In Testing

Some people are too clever for their own good, and often also too clever for their company’s branding.

Instead of using a branding agency the company’s head will gather the company’s sharpest minds for a brainstorming session. The memo will read: Company branding brainstorm, 10am Tuesday, be prompt, be creative.

Eager to please, each of the assembled wise guys (and girls) will want to show just how inventive and capable of out-of-the-box thinking they are. To be fair, there will probably be a mixed bag of ideas; some brilliant, some that need working on and some that are just desperately bad. What then follows, can only be described as the birth of a ‘Frankenlogo’, a monstrous compromise where bits and bobs of various concepts and ideas are bolted together.

To a degree it pleases, because it ticks a box for everyone in the room. They will each be able to proudly claim to have contributed to the genesis of their company’s brand image.

Unfortunately, the excited people around the table are the only ones who can make any sense of the hotchpotch. There is no central message, it is ambiguous, probably incomprehensible, which together form the basis of the biggest crime in branding: it has no identity.

Before we look at how to avoid this, remember that the nonsensical results that issue from this kind of brainstorming session are used for all kinds of marketing concepts.

David Ogilvy, one of the founders of effective advertising once said, ‘Nobody ever unveiled a statue of a committee’.  This was his witty way of saying that no great idea ever came from a group of people that are forced to be creative together. Compromises will be made and the impact will be dampened to the point where the result is ineffective. If by chance one person does have a tantalisingly daring and unique idea, there will always be a sober killjoy who feels duty-bound to point out the unacceptable risks of the daring and unique. He too will be proud that he thwarted the assassination of the company’s brand image.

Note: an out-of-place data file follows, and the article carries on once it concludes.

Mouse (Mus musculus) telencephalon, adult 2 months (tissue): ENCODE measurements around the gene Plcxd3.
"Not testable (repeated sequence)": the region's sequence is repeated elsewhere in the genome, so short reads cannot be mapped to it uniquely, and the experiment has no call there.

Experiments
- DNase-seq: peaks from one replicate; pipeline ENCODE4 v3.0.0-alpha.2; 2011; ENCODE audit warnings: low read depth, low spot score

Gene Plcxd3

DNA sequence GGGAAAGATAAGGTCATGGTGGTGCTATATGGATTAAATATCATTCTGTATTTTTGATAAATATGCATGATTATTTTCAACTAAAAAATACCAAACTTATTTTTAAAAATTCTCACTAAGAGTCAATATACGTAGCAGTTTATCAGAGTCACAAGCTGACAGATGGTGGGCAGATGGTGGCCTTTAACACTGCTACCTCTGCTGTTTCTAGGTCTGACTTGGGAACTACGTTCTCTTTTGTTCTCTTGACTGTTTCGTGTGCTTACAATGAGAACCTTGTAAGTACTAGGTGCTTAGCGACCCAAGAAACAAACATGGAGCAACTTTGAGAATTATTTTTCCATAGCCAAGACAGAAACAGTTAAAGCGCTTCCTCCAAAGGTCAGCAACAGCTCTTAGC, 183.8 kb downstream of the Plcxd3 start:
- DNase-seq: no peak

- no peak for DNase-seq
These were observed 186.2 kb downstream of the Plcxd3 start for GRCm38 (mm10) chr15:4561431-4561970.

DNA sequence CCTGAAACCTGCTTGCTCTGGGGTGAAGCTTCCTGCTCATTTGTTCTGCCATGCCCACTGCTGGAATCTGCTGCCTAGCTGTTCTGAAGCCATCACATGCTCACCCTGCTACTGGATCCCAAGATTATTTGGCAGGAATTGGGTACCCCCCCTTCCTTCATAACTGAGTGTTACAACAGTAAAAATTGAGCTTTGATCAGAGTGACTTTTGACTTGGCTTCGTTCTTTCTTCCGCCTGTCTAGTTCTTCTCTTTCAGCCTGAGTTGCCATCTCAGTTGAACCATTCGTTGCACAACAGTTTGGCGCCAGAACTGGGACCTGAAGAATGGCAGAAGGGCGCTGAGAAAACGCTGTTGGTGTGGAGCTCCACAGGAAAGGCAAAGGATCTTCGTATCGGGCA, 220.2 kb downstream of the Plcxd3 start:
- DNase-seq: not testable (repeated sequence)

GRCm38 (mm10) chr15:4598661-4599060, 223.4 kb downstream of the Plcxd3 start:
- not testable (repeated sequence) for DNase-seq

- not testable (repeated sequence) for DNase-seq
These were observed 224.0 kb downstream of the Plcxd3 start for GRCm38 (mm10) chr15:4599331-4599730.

So, back to the conglomerate fudge that has been expulsed from the loins of the brainstorming committee. How do you verify that this new-born brand identity will have its desired effect?
Enter our unsung hero, Fred – the dullest knife in the drawer – and only too happy to share his stupidity. Fred has a refreshingly direct vernacular, when he thinks it’s shite, he’ll say so.

It’s important that nobody from the committee is present to influence the sense or meaning of anything he perceives. What issues from Fred should be revered as 24-carat unadulterated simplicity.

Because Fred does not have the same cultural and social references as the brainstormers, if he interprets the brand image at all, the chances are that he’ll have a different take on it. And this could well be the exact opposite of that sought.

Like any marketing idea, your brand image should be tested on the intended audience, and in every conceivable context.

The beauty of Fred’s enlightenment is that it will unveil potential dangers faster than any other method.

1980’s Fred

Harry Enfield as George Whitebread (Fred) the new Creative Director.

Who needs Fred the most?

The champions of the incomprehensible compromise are entities whose everyday decision-making is conducted by a committee, such as councils, associations and governing bodies. Too clever for their branding, not clever enough to objectively judge it. Should’ve called Fred.

If you have an example of committee-built nonsensical logo or branding concept? We’d love to see it – they’re always good for a laugh!

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